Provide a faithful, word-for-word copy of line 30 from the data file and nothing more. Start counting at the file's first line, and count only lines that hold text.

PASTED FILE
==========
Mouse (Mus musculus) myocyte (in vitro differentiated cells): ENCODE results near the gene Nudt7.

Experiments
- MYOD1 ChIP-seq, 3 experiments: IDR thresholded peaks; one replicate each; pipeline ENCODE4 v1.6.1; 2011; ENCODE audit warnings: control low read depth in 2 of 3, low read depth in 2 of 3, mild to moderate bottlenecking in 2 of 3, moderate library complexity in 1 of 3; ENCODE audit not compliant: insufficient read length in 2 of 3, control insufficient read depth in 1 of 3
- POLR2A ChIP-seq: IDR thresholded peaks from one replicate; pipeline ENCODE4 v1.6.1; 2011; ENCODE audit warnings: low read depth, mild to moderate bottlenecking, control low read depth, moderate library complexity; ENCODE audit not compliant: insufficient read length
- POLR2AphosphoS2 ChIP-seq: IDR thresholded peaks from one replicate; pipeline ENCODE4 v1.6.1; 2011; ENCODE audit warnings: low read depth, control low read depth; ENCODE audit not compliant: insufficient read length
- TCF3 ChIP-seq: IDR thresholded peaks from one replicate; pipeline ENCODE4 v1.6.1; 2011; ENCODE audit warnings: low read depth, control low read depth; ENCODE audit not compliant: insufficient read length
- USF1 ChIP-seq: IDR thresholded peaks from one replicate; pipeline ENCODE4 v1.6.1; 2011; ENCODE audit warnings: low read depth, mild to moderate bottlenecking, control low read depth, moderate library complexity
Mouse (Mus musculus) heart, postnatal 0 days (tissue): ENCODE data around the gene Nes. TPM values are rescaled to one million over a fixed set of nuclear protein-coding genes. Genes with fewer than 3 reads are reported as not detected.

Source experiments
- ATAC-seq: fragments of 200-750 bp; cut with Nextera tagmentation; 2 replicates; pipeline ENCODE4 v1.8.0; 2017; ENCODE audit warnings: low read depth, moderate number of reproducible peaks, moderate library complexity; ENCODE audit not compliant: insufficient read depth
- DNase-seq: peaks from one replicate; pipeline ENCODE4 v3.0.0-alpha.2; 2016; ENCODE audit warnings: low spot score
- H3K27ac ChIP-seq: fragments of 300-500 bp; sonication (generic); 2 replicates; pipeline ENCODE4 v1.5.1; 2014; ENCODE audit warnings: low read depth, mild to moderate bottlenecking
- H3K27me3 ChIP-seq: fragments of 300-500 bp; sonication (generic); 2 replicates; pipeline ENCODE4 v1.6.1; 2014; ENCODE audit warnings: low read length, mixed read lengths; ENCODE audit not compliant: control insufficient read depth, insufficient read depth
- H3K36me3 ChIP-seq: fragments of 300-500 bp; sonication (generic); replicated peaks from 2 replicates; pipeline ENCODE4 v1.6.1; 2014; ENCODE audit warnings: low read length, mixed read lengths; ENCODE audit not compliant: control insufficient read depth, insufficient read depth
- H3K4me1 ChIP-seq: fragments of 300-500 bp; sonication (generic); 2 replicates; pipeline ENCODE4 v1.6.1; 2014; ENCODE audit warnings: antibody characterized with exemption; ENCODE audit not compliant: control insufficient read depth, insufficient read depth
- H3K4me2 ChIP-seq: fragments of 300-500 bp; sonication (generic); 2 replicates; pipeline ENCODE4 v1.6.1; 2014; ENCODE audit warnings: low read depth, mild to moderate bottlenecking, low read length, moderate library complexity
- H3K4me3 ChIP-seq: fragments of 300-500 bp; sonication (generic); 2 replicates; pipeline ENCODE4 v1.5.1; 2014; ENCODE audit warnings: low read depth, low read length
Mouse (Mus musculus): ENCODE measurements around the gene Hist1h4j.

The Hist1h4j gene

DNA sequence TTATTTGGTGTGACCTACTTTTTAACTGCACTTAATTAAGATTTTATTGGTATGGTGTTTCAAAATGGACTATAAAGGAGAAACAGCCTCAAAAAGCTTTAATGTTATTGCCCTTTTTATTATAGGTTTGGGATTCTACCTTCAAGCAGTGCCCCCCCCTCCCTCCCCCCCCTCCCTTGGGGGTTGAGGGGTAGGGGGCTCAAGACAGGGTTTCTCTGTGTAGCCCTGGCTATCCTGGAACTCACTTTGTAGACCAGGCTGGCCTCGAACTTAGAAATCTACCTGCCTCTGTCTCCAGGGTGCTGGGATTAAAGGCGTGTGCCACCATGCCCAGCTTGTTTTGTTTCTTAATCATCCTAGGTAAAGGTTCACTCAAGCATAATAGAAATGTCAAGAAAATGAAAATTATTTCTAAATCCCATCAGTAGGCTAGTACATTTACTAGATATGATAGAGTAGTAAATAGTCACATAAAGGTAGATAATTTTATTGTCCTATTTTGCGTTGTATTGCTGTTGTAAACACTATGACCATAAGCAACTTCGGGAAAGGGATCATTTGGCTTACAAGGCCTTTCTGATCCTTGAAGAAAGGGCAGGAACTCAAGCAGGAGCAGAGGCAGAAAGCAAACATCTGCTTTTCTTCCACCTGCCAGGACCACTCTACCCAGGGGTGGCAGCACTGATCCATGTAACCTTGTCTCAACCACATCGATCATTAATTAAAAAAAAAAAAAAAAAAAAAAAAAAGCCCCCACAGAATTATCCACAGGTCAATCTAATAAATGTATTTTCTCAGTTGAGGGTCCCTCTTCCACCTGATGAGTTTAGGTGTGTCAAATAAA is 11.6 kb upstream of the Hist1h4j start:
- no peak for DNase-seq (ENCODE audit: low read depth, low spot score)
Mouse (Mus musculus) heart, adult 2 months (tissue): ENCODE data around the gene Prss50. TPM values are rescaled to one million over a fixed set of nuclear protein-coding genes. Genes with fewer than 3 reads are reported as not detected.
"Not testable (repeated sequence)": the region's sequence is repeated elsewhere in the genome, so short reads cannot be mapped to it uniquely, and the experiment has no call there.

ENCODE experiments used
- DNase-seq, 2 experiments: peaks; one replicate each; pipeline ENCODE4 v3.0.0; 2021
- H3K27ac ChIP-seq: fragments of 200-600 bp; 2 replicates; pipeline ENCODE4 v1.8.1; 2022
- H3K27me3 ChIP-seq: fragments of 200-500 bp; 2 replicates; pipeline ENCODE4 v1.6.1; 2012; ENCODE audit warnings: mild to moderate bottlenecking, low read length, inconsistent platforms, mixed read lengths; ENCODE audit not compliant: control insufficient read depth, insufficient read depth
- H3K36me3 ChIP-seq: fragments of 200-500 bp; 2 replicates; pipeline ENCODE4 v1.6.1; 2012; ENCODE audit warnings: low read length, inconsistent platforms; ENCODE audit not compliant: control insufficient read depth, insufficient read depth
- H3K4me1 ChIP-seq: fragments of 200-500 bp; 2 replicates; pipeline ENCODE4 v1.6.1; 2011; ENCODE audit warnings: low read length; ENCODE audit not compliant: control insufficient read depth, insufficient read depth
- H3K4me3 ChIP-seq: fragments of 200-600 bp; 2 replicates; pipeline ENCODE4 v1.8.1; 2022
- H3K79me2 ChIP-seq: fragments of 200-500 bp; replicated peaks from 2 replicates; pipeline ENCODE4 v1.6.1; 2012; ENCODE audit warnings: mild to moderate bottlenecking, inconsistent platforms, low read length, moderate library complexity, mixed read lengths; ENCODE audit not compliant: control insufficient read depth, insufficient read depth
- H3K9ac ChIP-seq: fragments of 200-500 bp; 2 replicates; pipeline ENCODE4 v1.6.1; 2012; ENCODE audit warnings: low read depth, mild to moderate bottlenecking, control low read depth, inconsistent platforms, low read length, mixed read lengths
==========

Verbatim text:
- H3K4me3 ChIP-seq: fragments of 200-600 bp; 2 replicates; pipeline ENCODE4 v1.8.1; 2022